Tina: There's a reason why you use fighters and not news anchors to comment fighting matches. Our writers, advisors and contributors are all explorers, climbers or closely related to the community. We rely on our own experience about what we cover, and that of our friends. Adventure stories have too often been told by non-adventure journalists who'd rather be writing for The New Yorker. That poses a risk of 'show-factor' coming before the technical. With us, the rich and the famous, the royalties and the aristocrats, they all still must prove their records, and so must advertisers' athletes. The actual accomplishment is what decides our coverage.
MS:I have heard through the grape vine that none of you or the writers you have hired have a journalistic background. Does that bother you?
Tina: That's like telling Bill Gates that because he dropped out of Harvard he is not a real businessman. The academics should worry less about us and more about the polls showing that the majority of Americans say they have little or no trust in traditional media. In any case Angela actually completed journalism school, and so did Jon, so I guess the grape vine is wrong. Correne teaches English and how many books did you write again?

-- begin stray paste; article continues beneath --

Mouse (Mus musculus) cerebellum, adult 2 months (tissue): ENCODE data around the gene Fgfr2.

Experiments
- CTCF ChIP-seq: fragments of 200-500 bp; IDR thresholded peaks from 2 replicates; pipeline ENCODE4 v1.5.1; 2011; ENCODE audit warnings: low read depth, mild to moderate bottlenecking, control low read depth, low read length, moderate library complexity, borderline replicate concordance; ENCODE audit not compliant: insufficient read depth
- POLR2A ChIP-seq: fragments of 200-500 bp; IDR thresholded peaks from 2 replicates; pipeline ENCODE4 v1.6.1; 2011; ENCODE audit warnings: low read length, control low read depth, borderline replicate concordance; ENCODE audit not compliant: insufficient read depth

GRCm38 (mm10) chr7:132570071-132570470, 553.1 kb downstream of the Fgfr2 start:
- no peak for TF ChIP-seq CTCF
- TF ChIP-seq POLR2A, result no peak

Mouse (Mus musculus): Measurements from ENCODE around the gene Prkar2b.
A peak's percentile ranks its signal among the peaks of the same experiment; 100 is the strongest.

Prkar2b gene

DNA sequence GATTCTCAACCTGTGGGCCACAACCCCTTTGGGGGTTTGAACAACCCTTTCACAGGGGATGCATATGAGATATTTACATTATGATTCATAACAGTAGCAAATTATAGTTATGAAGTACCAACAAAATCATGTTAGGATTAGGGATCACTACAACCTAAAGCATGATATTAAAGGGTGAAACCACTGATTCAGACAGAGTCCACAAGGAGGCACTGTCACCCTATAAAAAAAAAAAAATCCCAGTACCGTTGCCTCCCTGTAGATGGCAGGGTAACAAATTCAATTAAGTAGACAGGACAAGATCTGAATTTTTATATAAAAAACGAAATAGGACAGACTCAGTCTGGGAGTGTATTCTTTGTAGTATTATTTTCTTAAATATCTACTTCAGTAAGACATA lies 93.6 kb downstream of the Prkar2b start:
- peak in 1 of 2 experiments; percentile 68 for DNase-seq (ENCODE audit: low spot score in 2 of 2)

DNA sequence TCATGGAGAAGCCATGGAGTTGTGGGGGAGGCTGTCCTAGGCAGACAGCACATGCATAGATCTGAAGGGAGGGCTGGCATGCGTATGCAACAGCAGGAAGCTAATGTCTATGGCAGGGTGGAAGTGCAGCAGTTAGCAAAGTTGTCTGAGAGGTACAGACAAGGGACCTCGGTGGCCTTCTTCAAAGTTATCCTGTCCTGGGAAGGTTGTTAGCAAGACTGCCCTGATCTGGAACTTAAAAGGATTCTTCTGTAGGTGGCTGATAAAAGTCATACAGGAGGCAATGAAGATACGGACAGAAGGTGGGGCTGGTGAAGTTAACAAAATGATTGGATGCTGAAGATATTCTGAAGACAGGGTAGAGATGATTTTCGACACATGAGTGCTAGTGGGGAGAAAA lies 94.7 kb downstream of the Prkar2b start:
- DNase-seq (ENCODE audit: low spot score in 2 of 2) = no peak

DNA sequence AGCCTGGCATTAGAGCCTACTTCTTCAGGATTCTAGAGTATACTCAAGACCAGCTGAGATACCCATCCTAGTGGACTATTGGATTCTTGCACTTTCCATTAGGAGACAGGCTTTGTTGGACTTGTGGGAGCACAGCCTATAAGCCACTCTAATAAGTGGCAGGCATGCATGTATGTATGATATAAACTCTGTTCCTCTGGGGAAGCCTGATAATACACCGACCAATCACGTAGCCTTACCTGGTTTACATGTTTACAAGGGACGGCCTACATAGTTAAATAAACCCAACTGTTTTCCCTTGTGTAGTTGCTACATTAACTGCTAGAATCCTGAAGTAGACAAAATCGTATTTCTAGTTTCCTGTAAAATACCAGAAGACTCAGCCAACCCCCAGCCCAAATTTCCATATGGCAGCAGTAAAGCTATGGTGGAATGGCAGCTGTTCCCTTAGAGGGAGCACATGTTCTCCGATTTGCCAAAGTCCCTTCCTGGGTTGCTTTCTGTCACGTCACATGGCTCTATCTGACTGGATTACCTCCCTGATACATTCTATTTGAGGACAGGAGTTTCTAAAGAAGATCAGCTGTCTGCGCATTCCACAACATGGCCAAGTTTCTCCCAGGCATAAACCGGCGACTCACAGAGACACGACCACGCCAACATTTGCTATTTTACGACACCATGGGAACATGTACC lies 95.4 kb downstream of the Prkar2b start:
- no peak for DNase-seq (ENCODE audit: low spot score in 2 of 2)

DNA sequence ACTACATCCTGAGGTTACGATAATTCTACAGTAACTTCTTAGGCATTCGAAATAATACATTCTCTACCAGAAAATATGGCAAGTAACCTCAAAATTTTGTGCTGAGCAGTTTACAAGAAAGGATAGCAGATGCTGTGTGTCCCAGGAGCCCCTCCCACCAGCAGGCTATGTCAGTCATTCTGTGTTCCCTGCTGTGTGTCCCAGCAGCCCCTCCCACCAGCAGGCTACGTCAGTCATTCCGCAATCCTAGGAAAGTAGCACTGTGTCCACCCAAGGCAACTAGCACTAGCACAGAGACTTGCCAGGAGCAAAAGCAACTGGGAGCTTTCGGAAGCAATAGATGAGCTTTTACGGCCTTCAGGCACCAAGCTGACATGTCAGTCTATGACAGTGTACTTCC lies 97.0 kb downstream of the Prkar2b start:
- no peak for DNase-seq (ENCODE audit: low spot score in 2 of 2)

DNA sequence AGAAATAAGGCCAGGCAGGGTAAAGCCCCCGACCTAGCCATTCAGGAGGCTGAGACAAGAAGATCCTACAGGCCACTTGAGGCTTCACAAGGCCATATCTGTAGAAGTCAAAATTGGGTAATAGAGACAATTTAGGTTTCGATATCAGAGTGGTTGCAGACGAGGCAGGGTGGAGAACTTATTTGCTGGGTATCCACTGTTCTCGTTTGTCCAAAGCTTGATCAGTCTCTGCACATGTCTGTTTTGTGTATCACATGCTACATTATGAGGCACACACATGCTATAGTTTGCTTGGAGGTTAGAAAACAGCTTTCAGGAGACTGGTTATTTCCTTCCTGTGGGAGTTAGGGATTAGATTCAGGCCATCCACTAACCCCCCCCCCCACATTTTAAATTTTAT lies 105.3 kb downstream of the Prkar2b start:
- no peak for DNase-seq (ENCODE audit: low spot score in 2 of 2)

MS: Seven books actually. But, how do you see that ExWeb differ from traditional media?
Tina: Good journalists are hard to find no matter the media form and unfortunately, outdoor media is not the most attractive to the brightest of them. We hope to stand out in our passion for and knowledge of our field. And our editorial courage to report the truth as we see it.
MS:What is your long term goal with ExplorersWeb?
Tina: A mix between Microsoft, CNN and National Geographic (all during their pioneer years). That is using edge technology and alert journalism to expand the world's view of itself, all the way to the new horizon which is Space.
MSThroughout the years you have gained a reputation for strong ethical leadership. I think many who follow you and like ExWeb ahead of the main stream media feel a certain worry that by going commercial you might lose that. How are you going to avoid this to happen?
Tina: I can feel their pain. They'd never accept a monthly check at their job for it would corrupt them. Oh I forgot - they already do!
We have always been commercial, because we need, and deserve, to be paid for our efforts. A car without gas won't go very far, but if we were after the money alone our stories would already have looked different. Corruption proliferates in communist and capitalist systems alike. If you think something is free, look again. But money don't always create greed, just check latest story on Mikhail Khodorkovsky in Russia. What if we use the funds to make ExplorersWeb stronger and better?
By the way, HumanEdgeTech is sponsoring ExplorersWeb to be free for all in Nepal and Pakistan. We know that we are important there, and that to them 5 bucks represent not a latte, but a month's salary.
MS: There´s also opinions that most of ExWeb's news is re-written news from elsewhere, that it's just ExWeb's point of view and so why should one subscribe? What will a reader/subscriber get, that you won´t get from somewhere else on the net for free?